The Waterpocket Fold turns to the east at Sheets Gulch. On the left side of the ridge lies Bear Canyon and Miners Mountain. In the distance on the left is Thousand Lake Mountain in the Fishlake National Forest.
More recent uplift of the entire Colorado Plateau and the resulting erosion has exposed this fold at the surface within the last 15 to 20 million years. The name “Waterpocket Fold” reflects this ongoing erosion of the rock layers. “Waterpockets” are small depressions that form in many of the sandstone layers as they are eroded by water, and are common throughout the fold at Capitol Reef.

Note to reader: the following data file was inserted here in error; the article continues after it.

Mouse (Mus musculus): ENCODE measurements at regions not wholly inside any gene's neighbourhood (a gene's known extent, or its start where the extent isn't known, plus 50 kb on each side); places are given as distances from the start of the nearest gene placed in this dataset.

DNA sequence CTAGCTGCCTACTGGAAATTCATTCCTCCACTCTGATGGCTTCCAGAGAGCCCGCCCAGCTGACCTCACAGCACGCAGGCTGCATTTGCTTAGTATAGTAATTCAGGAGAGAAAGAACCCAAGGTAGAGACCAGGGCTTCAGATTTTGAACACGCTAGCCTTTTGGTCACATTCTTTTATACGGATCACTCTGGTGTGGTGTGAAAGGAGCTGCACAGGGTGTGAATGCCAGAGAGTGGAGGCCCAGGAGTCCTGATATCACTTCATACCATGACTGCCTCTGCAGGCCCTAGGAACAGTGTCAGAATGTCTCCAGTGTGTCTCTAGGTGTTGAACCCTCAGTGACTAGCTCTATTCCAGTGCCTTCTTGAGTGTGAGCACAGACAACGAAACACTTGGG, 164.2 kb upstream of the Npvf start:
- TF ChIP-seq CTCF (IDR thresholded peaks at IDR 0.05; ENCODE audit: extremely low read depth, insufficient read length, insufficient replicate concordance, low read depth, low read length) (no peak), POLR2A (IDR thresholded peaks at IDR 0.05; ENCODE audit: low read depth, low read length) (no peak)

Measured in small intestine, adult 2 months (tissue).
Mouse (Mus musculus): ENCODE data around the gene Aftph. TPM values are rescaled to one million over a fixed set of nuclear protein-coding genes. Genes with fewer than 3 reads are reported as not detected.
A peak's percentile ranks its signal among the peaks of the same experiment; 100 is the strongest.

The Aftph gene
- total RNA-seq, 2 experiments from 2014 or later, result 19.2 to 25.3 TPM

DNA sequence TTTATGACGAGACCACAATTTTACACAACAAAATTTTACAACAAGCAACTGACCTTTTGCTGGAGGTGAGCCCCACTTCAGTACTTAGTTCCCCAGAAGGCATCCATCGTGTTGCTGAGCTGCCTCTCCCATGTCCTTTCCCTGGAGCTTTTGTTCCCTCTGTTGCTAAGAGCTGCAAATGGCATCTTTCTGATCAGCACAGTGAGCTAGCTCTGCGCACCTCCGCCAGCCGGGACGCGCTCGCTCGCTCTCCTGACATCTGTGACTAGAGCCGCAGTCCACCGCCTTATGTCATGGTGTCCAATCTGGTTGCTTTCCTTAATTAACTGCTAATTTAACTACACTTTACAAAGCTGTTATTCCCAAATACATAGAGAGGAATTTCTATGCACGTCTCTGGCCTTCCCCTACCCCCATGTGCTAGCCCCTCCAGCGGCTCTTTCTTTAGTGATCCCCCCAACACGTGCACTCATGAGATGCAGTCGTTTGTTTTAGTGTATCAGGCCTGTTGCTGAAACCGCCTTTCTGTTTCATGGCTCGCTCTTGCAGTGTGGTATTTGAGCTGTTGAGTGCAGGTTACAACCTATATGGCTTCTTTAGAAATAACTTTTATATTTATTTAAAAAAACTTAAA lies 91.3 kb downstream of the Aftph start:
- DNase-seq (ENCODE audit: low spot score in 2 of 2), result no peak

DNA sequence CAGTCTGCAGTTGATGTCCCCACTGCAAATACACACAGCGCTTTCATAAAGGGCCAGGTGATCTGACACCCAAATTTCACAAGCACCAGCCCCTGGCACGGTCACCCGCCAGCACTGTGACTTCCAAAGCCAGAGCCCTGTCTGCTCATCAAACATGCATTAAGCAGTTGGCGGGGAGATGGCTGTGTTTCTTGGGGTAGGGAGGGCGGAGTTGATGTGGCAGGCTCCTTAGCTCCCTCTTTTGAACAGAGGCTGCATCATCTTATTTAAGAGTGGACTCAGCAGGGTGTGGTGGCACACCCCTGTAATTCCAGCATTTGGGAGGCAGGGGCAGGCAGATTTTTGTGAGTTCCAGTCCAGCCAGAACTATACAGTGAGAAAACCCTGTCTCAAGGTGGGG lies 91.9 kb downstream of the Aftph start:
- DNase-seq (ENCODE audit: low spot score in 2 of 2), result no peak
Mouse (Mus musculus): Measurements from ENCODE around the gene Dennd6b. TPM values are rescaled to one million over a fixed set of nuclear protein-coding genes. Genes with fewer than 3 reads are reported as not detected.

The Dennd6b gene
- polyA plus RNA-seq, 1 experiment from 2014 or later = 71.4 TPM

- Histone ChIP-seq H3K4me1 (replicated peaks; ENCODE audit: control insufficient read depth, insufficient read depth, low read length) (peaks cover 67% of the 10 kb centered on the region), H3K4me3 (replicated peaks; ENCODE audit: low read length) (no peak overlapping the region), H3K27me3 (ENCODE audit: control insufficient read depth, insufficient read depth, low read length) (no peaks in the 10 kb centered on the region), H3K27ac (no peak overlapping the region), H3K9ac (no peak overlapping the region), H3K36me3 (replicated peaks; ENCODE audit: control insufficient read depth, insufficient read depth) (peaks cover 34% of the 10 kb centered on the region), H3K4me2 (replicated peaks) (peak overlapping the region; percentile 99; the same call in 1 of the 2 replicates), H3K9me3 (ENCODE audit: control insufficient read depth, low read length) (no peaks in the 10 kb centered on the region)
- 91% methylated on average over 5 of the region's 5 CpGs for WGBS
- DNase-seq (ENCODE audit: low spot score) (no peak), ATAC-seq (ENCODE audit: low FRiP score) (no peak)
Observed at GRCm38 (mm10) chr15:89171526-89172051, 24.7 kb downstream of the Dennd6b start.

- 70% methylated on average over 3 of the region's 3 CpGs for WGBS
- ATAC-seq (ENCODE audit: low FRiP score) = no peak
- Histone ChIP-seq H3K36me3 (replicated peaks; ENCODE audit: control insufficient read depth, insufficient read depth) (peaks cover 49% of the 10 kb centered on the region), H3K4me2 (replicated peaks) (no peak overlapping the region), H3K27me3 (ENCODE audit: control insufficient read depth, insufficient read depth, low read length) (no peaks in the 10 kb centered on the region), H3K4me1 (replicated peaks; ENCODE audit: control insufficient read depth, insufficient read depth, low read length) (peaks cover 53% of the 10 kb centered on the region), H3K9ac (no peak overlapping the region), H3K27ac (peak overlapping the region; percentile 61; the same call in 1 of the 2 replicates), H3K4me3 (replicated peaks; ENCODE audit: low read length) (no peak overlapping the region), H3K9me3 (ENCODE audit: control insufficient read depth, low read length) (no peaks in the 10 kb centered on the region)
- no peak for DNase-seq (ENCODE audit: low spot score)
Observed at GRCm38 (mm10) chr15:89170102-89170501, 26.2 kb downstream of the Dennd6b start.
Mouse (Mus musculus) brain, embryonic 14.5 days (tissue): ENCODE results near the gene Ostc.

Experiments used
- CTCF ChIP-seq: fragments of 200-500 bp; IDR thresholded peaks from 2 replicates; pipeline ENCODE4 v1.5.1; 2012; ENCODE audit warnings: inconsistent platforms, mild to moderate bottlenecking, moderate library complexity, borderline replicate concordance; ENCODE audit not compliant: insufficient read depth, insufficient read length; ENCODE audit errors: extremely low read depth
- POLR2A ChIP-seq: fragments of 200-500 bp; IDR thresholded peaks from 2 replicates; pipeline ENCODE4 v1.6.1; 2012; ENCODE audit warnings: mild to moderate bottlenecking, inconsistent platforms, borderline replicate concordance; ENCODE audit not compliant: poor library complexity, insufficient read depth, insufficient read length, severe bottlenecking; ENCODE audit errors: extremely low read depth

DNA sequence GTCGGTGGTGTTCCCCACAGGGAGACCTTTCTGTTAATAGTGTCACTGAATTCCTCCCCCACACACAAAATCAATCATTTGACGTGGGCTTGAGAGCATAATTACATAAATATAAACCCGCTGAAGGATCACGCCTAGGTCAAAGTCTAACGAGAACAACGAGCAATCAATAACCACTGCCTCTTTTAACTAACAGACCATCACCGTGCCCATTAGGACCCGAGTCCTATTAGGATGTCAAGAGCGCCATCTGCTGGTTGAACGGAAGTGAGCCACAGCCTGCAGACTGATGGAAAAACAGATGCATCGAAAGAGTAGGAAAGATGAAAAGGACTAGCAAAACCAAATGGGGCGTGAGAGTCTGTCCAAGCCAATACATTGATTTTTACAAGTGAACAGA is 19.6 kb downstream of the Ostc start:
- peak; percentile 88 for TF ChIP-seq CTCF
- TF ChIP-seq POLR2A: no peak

Erosion of the tilted rock layers continues today forming colorful cliffs, massive domes, soaring spires, stark monoliths, twisting canyons, and graceful arches.
Below, this is looking down onto the top of Sheets Gulch, a narrow slot canyon through the Waterpocket Fold with deep enclosed passageways through the eroded Navajo sandstone. In the middle left side of the Waterpocket Fold lies the Golden Throne, a mountainous domed formation comprised of golden stained Navajo Sandstone, which is unique here because the surrounding sandstone is a cream-hued white or red.